Grameen Bank moves closer to govt's grip | The Daily Star
12:00 AM, April 11, 2014 / LAST MODIFIED: 01:53 AM, March 08, 2015

Grameen Bank moves closer to govt's grip

Grameen Bank moves closer to govt's grip

New rule formed to give BB the power to hold elections for board members

The government has issued a rule that transfers the power to appoint members of Grameen Bank board from the microlender itself to Bangladesh Bank, a move that sends the embattled organisation further into the state's grip.
The central bank will form a three-member commission to elect nine members of the 12-member board, as per the Grameen Bank (Election of Directors) Rules 2014, which took effect immediately.
The three-member body would comprise a BB executive director, who would serve as the chief election commissioner. The other two posts would be filled by one of the general managers of Grameen Bank and a director of Microcredit Regulatory Authority.
Finance Minister AMA Muhith earlier claimed there were no electoral rules for Grameen Bank, but the government actually formulated them on August 25, 1987, which were followed to date. As per the previous rule, the Grameen Bank board picked an official of the bank to conduct the elections.
Although the rule was published on April 6 on the website of the BG Press, senior officials of finance ministry's banking division, the concerned department, were unaware of the new rule at the time of writing.
Meanwhile, both experts and elected members of Grameen Bank fear the system might politicise the bank.
Akbar Ali Khan, a former chairman of the bank, said the election system should have been finalised after discussions with borrowers, members, and other stakeholders.
“If the new rule is acceptable to them, there will be no politicisation of the bank. But if they don't accept the new rule, it will create distortion. If the bank is politicised, it will be destroyed,” he said.

Tahsina Khatun, a member of the Grameen Bank board, said the new rule would create problems for the bank.
“If the government wants to introduce general elections-type voting then the whole voting process would turn into anarchy. Politics and corruption will creep into the bank. As a result, the consequence of the bank will be that of other state-run banks.”
She said, by giving the central bank power to conduct elections the government is actually taking control of the bank. “We are fine with the current system. We don't need the new one,” she said.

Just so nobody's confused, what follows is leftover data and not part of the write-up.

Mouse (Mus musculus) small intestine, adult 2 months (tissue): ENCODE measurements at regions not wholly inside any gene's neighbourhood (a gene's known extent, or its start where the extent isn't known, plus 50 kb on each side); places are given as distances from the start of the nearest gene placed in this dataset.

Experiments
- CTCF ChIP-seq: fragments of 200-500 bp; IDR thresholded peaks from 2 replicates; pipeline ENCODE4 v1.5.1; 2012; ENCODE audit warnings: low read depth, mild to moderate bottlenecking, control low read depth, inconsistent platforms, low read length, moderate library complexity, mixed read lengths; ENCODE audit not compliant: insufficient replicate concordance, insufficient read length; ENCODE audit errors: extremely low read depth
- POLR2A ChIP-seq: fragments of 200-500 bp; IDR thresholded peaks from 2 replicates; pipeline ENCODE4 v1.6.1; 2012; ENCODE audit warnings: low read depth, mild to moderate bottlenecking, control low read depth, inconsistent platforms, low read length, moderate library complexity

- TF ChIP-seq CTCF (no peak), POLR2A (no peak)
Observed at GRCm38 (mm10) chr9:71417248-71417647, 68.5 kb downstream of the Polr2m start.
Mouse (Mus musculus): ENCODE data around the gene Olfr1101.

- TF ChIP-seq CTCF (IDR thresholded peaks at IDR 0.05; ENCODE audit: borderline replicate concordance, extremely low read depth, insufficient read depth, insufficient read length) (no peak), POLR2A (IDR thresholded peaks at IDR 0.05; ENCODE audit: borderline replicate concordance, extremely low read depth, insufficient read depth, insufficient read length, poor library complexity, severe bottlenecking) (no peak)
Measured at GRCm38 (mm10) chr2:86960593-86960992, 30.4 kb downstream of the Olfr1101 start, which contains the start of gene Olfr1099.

However, except for conducting the election the new rule is similar to the previous one. The chief election commissioner will appoint one official of the central bank to work as returning officer in each of the nine constituencies.
The constituency is the third and final stage of the three-tier election where members of Grameen Bank are elected as board members. Officials of the scheduled banks near the regional centres will be appointed as assistant returning officers to pick winners for the constituency level.
The returning officer will appoint one official from the scheduled banks under his or her own area as the presiding officer or assistant presiding officer.
As in the past, the election of Grameen Bank will be held in three stages: constituency, regional and branch.
In the election at the constituency level, BB officials will work as the presiding officer and assistant presiding officers. In the past elections, all election officers were appointed from among the officials of Grameen Bank.
Under the new rules, the election commission has been given all-out power to compel the election officials to discharge their polls duties.
If any official shows reluctance to discharge election duties, the election commission may direct the bank authorities to suspend him and initiate departmental case against the person. The three-member panel will organise the election within the next six months.

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